DeneilYeong t1_j8er3y3 wrote

Every Saturday morning was the same for weeks now. The window curtains would let in a cobalt blue light, letting me know that I'd slept enough, that I should run the shower or the coffee maker or make breakfast or any other reason to motivate me to get up. Today, it was coffee. Honestly, most days were coffee.

My phone buzzed, a text from my sister. "You wanna hang out with me and Georgie today? Ice skating? Santa visit?"

"Sure, what time?" I replied back.

"11am good for you?" she asked.

I looked at my phone, it was a quarter to seven. I sent a thumbs up back and put my phone down. I cupped my hands together and trapped a breath inside before turning on the coffee maker. It grumbled to life, shaking itself in fear or courageousness. Olli had always been both scared and excited by the thing. It was the sign that a walk would happen soon, even in his last days, he'd let out a happy howl and walk towards his leash. A brisk two mile walk around the neighborhood before his breakfast and his post-breakfast nap. The last year of his life, the two mile walks had turned into quarter mile walks. Enough to get to his favorite trees and bushes.

I had tried to continue our routine, but the morning walks had felt a few degrees too cold or too warm or too annoying. I let the coffee brew. In the summers, the dandelions bloomed and littered the neighborhood with their puffs. Olli was a proper fan, taking chunks of the flowers, chasing their seeds when they blew into the air. During the winters, he still searched for them, digging at or rolling around the snow in an attempt to smother the future flowers. Georgie, my nephew, had joined him on several occasions.

"Georgie's been begging for a dog lately," my sister said on one of the walks.

"I thought John was allergic," I said.

"Yeah, but look at them." She replied.

Georgie had been lobbing snowballs in lofty arcs towards Olli who snapped at each one. Georgie would yell and cheer while Olli zoomed around him in neat circles.

The coffee machine screamed its last cry, sputtering out the last of its dark gold. My phone buzzed again, another text from my sister.

"We're writing letters for Santa so make sure you write one too."

"Really?" I sent back.

"Yes, really. Don't be the lame uncle that ruins the magic of Christmas."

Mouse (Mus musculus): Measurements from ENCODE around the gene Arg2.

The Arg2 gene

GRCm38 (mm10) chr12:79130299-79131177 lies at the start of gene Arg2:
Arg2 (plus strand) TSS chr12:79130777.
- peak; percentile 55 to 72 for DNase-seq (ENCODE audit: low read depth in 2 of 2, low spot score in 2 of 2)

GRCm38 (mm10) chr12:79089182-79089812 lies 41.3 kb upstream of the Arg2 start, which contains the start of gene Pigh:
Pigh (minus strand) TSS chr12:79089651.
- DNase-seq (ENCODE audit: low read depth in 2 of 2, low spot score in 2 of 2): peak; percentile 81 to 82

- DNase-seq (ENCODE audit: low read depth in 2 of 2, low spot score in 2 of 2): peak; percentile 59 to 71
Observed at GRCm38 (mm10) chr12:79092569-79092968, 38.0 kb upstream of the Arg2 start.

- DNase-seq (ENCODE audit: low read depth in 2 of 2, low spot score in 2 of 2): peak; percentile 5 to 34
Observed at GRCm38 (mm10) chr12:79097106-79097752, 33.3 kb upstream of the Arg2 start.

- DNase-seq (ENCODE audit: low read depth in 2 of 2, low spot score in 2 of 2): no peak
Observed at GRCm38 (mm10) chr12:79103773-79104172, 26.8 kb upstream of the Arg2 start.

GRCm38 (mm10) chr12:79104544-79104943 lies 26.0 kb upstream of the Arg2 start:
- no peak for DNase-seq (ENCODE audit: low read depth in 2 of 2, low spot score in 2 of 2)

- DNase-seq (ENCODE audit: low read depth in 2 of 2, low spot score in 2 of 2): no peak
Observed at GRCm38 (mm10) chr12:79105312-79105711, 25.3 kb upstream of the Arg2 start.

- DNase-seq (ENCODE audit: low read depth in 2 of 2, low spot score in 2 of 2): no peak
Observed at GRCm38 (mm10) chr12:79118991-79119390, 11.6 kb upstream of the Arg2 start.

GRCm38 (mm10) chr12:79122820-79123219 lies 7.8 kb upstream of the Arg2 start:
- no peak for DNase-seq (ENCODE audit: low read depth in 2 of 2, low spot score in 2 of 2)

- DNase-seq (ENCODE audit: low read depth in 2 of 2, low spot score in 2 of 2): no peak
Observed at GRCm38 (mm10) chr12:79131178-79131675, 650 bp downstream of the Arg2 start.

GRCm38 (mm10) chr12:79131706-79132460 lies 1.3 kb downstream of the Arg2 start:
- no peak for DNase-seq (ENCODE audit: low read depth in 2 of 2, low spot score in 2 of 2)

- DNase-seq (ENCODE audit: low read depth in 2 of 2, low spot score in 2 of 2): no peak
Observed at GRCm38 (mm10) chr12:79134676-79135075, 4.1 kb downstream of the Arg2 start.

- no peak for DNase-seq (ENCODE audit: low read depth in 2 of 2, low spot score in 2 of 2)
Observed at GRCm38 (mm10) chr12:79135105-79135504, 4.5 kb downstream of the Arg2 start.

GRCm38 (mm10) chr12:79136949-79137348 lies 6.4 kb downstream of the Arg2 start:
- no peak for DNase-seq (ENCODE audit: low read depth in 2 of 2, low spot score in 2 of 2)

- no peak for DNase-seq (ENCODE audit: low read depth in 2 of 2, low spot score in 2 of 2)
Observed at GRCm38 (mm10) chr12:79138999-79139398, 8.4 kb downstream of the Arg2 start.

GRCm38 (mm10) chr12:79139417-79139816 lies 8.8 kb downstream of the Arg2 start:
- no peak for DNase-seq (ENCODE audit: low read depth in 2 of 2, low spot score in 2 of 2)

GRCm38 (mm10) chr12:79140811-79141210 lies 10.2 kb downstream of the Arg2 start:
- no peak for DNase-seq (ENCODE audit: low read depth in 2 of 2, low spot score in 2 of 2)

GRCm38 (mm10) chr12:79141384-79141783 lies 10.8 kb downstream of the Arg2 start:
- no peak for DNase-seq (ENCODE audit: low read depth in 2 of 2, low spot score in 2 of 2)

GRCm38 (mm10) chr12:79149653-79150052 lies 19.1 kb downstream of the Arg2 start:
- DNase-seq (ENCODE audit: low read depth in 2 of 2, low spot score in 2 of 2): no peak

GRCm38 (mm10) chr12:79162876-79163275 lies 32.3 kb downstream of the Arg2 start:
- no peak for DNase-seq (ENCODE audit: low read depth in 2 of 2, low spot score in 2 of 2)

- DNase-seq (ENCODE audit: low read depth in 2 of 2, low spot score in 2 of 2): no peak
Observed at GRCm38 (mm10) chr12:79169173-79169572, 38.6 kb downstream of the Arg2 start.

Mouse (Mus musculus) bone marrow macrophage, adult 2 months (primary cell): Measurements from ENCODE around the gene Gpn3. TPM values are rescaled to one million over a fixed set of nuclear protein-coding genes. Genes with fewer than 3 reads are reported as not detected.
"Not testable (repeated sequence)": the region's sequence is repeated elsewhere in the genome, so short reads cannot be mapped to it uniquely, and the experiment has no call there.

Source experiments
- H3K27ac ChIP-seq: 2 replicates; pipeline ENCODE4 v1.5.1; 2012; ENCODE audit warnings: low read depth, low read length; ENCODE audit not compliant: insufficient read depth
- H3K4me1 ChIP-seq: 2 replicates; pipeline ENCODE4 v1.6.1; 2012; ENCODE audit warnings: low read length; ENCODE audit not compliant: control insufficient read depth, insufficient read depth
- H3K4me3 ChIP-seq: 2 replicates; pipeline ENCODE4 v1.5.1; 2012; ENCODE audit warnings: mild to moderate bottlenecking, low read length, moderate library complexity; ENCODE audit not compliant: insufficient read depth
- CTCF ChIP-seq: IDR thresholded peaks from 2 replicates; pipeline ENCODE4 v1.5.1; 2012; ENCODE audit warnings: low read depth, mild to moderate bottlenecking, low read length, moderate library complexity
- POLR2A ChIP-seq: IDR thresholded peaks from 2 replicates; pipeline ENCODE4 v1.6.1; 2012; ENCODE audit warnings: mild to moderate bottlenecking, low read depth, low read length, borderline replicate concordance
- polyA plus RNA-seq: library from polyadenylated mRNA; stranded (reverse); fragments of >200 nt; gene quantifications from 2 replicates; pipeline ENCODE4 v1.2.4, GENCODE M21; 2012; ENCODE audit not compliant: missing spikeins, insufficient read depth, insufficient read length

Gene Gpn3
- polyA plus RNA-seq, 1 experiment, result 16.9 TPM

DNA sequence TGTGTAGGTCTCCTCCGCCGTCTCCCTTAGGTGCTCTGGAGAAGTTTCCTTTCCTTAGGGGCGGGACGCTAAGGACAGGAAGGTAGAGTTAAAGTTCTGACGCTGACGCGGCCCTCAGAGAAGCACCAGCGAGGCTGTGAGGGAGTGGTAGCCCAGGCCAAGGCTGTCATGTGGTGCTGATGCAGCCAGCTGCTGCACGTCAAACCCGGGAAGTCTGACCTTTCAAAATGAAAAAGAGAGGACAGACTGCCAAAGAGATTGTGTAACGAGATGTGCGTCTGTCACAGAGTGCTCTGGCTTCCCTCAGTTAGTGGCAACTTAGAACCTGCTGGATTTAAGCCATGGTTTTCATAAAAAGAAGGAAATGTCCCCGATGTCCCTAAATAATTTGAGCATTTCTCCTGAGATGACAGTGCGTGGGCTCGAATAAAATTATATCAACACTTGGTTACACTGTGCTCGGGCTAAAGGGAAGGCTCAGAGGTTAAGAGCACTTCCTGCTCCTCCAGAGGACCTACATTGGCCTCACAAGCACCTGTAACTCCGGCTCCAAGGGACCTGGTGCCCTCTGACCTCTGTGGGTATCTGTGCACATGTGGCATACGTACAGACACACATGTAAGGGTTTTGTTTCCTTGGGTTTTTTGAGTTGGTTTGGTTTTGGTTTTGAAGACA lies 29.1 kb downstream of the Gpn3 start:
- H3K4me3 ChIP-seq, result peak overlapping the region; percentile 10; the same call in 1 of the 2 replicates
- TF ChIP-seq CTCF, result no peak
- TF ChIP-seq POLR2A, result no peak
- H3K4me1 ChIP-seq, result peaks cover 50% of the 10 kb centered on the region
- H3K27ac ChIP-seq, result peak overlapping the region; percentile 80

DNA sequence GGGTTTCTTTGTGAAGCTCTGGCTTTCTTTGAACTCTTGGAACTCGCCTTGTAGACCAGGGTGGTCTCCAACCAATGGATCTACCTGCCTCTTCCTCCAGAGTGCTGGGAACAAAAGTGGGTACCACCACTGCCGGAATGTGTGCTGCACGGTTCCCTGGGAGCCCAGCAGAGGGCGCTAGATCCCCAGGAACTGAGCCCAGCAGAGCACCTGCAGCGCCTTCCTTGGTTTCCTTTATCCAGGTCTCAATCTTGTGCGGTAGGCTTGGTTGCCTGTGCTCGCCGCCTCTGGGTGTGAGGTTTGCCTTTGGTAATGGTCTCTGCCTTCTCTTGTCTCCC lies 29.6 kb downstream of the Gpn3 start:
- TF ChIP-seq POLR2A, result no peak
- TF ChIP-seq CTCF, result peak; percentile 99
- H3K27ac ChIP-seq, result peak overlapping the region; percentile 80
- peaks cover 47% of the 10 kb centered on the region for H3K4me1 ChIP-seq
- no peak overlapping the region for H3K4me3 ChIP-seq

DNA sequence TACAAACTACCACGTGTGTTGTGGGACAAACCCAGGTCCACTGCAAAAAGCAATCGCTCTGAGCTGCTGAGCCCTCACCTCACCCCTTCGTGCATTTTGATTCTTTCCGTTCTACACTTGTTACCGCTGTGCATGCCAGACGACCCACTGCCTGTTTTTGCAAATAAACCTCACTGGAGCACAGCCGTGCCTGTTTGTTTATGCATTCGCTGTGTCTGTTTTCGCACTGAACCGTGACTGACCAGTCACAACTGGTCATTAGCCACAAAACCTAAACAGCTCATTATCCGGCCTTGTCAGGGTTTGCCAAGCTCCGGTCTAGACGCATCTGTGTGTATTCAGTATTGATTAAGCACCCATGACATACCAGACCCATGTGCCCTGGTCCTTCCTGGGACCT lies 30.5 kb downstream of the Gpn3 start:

I looked for an envelope and a letter when my phone rang again, it was my boss asking for some email forward for something he should have done himself. I told him it was the holidays, that I'd get it done later, but no, he needed it done now. I asked why he couldn't do it, he said he was with family and I said much of the same. He told me it wasn't a request and I told him to piss off. More words, more threats.

My phone buzzed again, my sister letting me know she was here. I looked at the unwritten letter on my coffee table, I jotted the first few things on my mind. Addressed it to the man up north and licked the seal. I told my boss to piss off one last time and wrapped my nephew in a bear hug.

"Uncle Lee!"

"Heya Georgie, you ready to see Santa? You have your Christmas list ready?"

"Mhmm! Can you give me a piggy back ride?" Georgie asked.

"You want a piggy back ride fifteen feet away to the car?" I said, already kneeling down.

He laughed and whispered in my ear.

"I'm going to ask for a dog like Olli," Georgie said.

What a coincidence, I thought.

The day passed, getting colder by the hour. Ice rinks were skated and Santa was visited. The helper elves took every child's letter and said they'd pass it on to the many toy factories in the North Pole. Santa looked glassy-eyed and full of eggnog, but he did his best listening to all of the children's requests for games, pets, and the removal of every vegetable ever. Georgie himself said he wanted to rid the world of cauliflower and I told him I'd ask for the same thing.

I went to sleep thinking about how I'd have to look for a new job, I went to sleep waiting for the morning cobalt to wake me up. Instead, I opened my eyes to a glowing amber. My room felt hot, I smelled smoke. I found the source immediately, a burning box in the middle of the room. It was a large box, wrapped neatly, the thing was on fire, but nothing else had caught its flames.

"Is this a dream?" I said aloud.

I walked closer to the thing, wrapped in red. There was a label on it, a black letter taped onto the side of the present.

"From Satan," it read. "Hey, Boss. We don't normally get requests like that, but I liked the cut of your jib. This thing took a while to track down and it doesn't come free. If you accept the terms and conditions below, it's all yours."

I heard the box shuffle around and the flames quit out. The windows turned cobalt blue, but I was already awake, sitting in front of this box. The ribbons undid themselves and the lid toppled over. I made eye contact with the beast in front of me, likely a demon, a dog shaped demon. A demon named Olli.


DeneilYeong t1_iyswc79 wrote

No, the wish was a callback to the prompt in that Finneas and Jolene spent centuries not coming up with the third wish, but how to craft and write it up. The third wish was basically to take away the demon's power. The third wish had to be perfect, fool proof so that the demon couldn't find any loopholes.